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E.D. Report Documents 'Full Inclusion' Trend

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For the first time, students with disabilities are spending more of their time in regular classrooms than in any other school setting, according to the Education Department's annual report on special-education programs.

During the 1991-92 school year, about 35.7 percent of the nation's more than five million students with disabilities were served in regular classes during at least 80 percent of their school day, the department reported.

The second most common placement was a resource room, with 34.4 percent of students, followed by separate classes, at 23.9 percent. Those figures include students ages 3 through 21.

But among students 6 years old or older, the most common placement is still a resource room.

The landmark 1975 law since renamed the Individuals with Disabilities Education Act requires that students be educated in the "least-restrictive environment" possible.

The difference in placements among younger children may be explained by the fact that states have been under a federal mandate to serve disabled infants and toddlers only since 1986.

Those newer programs may have begun by integrating disabled children with their nondisabled peers, while "full inclusion" for older children requires dismantling an established system of separate facilities for disabled students, said Lou Danielson, who oversaw the report as the director of the division of innovation and development in the office of special-education programs.

In 1986-87, only 27.2 percent of disabled students ages 3 to 21 were in regular classes, with the biggest proportion--40.9 percent--placed in resource rooms.

"This [trend] is generally a good thing if those kids and their teachers are getting the type of support that they need," said Thomas Hehir, the director of the office of special-education programs. "But we know that some kids are being integrated without the appropriate support."

According to data from a longitudinal study that was included in the department's report, many disabled high school students in regular-education settings are struggling.

More Supports Needed

Students in the study who spent most of their time in regular classrooms were more likely to fail courses than students taught in more specialized settings.

For example, a 9th grader who spent most of his time in regular academic classes was 10 percent more likely to fail one of his classes than a peer who spent just half his time in such classes.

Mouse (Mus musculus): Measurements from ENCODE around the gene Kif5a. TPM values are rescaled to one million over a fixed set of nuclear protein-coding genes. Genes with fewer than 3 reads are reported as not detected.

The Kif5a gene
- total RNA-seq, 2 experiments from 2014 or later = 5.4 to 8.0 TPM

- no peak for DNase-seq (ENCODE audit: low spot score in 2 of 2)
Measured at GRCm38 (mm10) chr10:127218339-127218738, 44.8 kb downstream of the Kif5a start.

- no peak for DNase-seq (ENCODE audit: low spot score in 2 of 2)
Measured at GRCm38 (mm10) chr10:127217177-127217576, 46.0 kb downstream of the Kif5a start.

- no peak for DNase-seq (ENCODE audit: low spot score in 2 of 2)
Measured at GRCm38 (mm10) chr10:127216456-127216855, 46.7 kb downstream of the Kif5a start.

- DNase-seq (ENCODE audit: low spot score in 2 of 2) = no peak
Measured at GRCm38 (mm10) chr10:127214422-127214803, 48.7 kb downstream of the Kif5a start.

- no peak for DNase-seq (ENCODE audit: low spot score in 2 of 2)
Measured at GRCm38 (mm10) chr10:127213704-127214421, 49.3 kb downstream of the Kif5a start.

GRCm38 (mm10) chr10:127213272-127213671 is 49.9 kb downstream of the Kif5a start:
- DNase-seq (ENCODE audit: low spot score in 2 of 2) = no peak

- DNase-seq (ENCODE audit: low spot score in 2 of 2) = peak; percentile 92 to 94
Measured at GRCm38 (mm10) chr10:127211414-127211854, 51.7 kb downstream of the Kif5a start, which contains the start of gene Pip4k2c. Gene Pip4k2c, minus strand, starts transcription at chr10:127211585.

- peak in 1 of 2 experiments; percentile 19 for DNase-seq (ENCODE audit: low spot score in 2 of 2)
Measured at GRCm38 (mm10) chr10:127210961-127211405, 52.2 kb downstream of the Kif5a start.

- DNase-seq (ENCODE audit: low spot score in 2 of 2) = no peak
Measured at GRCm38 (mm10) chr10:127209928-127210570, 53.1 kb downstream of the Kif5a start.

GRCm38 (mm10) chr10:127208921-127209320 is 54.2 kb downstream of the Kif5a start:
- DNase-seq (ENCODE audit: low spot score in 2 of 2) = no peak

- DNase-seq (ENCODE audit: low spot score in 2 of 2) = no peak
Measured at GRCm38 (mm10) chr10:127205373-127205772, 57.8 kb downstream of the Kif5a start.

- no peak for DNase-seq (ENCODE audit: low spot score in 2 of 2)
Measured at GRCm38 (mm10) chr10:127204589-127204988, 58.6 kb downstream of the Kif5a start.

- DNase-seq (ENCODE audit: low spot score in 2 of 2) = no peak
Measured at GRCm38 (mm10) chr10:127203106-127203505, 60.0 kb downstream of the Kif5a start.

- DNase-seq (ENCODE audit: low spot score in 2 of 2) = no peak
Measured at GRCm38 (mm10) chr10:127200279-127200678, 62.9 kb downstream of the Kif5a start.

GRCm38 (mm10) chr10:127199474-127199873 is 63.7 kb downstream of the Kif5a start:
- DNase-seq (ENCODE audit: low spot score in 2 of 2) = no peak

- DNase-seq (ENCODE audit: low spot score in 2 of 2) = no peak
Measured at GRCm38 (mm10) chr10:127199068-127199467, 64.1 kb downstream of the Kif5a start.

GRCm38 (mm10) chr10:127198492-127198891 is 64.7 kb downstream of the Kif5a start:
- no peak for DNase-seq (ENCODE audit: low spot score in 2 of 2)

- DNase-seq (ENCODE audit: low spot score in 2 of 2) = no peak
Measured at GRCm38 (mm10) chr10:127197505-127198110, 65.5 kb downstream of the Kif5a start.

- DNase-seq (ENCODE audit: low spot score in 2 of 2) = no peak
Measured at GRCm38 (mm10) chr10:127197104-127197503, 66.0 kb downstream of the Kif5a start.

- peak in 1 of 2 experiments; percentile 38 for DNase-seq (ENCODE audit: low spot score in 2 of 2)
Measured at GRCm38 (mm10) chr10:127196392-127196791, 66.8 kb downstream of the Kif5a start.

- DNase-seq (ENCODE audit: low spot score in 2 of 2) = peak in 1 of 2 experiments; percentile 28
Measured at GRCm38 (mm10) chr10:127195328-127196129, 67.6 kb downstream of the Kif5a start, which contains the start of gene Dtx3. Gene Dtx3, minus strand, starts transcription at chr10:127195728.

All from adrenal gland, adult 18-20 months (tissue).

The report says this difference is strongest early in high school, possibly because more students drop out or take more vocational courses after 9th grade.

The report cites a higher student-to-teacher ratio as another possible reason for failure. The average high school academic class with disabled students had one teacher for 23 students, while the average special-education class had one teacher and an aide for nine students.

Federal officials said the course placement of students with disabilities becomes more important as the debate over educating them moves away from merely providing access to the mandated "free and appropriate" public education to the bigger task of insuring they succeed in the classroom.

More Learning Disability

Consistent with other recent reports, the department found that the largest enrollment increase in special education occurred among learning-disabled students. They made up just over half of all students served in special-education programs, and 122,362 more students fell into that category in 1992-93 than in the previous school year.

The department has started a study--the results of which will be published in the next annual report--looking at eight states that have reported a significant jump in the number of learning-disabled students in recent years.

Mr. Hehir and other federal officials have hypothesized that the growth could be the result of an increasingly common tendency to label high-functioning students with mental retardation, and those with attention-deficit disorder, as learning-disabled.

Students with speech or language impairments made up the second-largest category with 22.2 percent of all disabled students, followed by mental retardation at 10.9 percent and serious emotional disturbances at 8.3 percent.

The report also found that:

  • A total of 5.17 million students with disabilities were served in federally financed programs in the 1992-93 school year, a 3.7 percent increase over the previous year.

    The previous year's report cited a 3.9 percent increase--the biggest annual enrollment jump in special education since reporting began in 1976-77.

  • States faced a shortage of roughly 27,000 special-education teachers and more than 5,400 paraprofessionals in 1991-92.
  • The dropout rate for students with disabilities has decreased steadily over the past five years, but more students in a few key states are leaving high school with "status unknown," making tracking graduation and dropout rates difficult.

Copies of the "16th Annual Report to Congress on the Implementation of the Individuals with Disabilities Education Act" are available free from the U.S. Education Department, Office of Special Education Programs, 330 C St., S.W., Room 3530, Washington, D.C. 20202.

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